Grandma’s phone rings. An authoritative-sounding person claims to be calling from the Internal Revenue Service, threatening arrest and immediate seizure of assets if she doesn’t follow the caller’s exact instructions.
Most of us know better about scams and have the presence of mind to hang up, but among the elderly, there’s a surprising tendency to assume this is the real thing. Social Security and bank account information comes forth. Before family members have a chance to react, Grandma’s life’s savings could be gone in a flash.
It’s not always a phone scam. Someone could come knocking at the door, claiming to represent a charity. A trusted caregiver might steal a bank card or forge checks. In the wrong hands, a power of attorney authorization could wreak legal and financial havoc.
Senior citizens are 34 percent more likely to lose money in rip-off schemes than their middle-age counterparts, says the Stanford University Center for Longevity. Only one in 44 cases of elderly financial abuse is ever reported, according to one study. All too often, before anyone has a chance to detect what’s happening, the damage is done.
Dementia often is a big factor in rip-offs. Along with diminished physical capacity comes an increased tendency to place undue trust in others — and not just strangers. Ninety percent of financial abusers are family members and other trusted individuals, according to the National Adult Protective Services Association.
That’s how the elderly lose an estimated $36.5 billion a year to financial abuse, as Dallas Morning News personal finance writer Pamela Yip reported recently. The challenge promises only to grow as aging baby boomers flood the ranks of seniors.
The U.S. Census Bureau estimates that 20 percent of the population, or 72 million people, will be 65 or older within the next two decades. In Dallas County, the over-65 population has doubled since 1970 to reach 234,557 in 2013.
It’s time to get educated and plan ahead.
The first line of defense is to remind potential victims of their vulnerability so they can be wary. Sometimes it takes a lot of reminding. Stubbornness and forgetfulness can get in the way. The hardest part for family members is determining when intervention is necessary, because it typically entails a loss of independence and sense of humiliation for the person who needs protecting.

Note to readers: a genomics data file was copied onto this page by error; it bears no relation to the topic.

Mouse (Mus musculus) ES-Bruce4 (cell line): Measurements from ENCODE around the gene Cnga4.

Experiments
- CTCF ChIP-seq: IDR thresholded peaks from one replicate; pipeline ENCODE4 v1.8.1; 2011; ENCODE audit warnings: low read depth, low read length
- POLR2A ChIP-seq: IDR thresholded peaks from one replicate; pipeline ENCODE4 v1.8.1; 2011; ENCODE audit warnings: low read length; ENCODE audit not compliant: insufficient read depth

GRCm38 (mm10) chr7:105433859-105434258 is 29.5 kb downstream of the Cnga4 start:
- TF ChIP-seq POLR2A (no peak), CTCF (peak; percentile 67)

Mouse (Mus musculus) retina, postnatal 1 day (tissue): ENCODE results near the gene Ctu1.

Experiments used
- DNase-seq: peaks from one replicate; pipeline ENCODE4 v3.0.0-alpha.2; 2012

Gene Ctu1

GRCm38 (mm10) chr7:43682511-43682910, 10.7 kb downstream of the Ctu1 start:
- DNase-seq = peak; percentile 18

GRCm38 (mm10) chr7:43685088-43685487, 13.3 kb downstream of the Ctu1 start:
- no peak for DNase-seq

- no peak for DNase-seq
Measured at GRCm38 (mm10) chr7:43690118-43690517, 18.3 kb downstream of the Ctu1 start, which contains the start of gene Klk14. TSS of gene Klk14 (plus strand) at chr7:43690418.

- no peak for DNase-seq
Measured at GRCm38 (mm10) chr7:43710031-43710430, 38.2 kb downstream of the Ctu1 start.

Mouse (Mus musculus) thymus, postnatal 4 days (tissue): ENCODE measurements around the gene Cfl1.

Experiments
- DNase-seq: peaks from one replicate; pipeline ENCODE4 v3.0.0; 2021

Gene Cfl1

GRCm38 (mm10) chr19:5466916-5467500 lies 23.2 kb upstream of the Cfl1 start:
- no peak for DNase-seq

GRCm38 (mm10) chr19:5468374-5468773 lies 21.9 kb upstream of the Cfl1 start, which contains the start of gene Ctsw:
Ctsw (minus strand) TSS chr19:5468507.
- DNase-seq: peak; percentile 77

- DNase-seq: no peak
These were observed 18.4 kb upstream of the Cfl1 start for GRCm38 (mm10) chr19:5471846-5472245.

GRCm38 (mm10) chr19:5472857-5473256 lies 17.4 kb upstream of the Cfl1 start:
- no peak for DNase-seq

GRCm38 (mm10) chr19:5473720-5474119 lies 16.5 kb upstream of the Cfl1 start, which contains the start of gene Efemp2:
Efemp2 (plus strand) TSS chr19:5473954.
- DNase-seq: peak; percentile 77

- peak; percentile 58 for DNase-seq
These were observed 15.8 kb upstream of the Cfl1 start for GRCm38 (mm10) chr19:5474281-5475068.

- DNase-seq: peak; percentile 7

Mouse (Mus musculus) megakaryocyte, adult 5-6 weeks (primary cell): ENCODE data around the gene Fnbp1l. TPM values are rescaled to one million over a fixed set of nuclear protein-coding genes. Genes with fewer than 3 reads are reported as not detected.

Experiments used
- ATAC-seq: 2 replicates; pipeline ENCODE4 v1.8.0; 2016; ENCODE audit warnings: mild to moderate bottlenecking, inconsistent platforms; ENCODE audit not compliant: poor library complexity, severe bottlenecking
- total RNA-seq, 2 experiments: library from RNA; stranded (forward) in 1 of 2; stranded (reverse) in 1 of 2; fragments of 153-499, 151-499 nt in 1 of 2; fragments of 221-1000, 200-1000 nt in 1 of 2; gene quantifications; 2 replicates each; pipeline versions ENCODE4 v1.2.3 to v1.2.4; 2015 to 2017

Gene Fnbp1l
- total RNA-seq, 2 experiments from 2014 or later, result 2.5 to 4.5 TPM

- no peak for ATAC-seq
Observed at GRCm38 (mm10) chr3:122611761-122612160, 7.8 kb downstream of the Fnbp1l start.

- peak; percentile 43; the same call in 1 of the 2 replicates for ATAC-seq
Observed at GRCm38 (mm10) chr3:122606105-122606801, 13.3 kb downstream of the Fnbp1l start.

Classes, advisory sessions and legal help are available locally through advocacy groups such as The Senior Source, the Dallas Area Agency on Aging and the Dallas Bar Association’s volunteer attorney program. If you suspect a problem is developing, don’t wait. Visit the National Adult Protective Services Association website, napsa-now.org. There you will find voluminous information about the signs of elder financial exploitation and how to fight back.
Know the facts
One in 9 seniors reported being abused, neglected or exploited in the past 12 months; the rate of financial exploitation is extremely high, with 1 in 20 older adults indicating some form of perceived financial mistreatment in the recent past.
Elder abuse is vastly underreported; only 1 in 44 cases of financial abuse is reported, a study says.
Abused seniors are three times more likely to die; elder abuse victims are four times more likely to go into a nursing home.
Ninety percent of abusers are family members or trusted others.
Almost 1 in 10 financial abuse victims will turn to Medicaid as a direct result of their money being stolen.
Cognitive impairment and the need for help with activities of daily living make victims more vulnerable to financial abuse.
SOURCE: National Adult Protective Services Association
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Editorial: Recognizing the scams that exploit seniors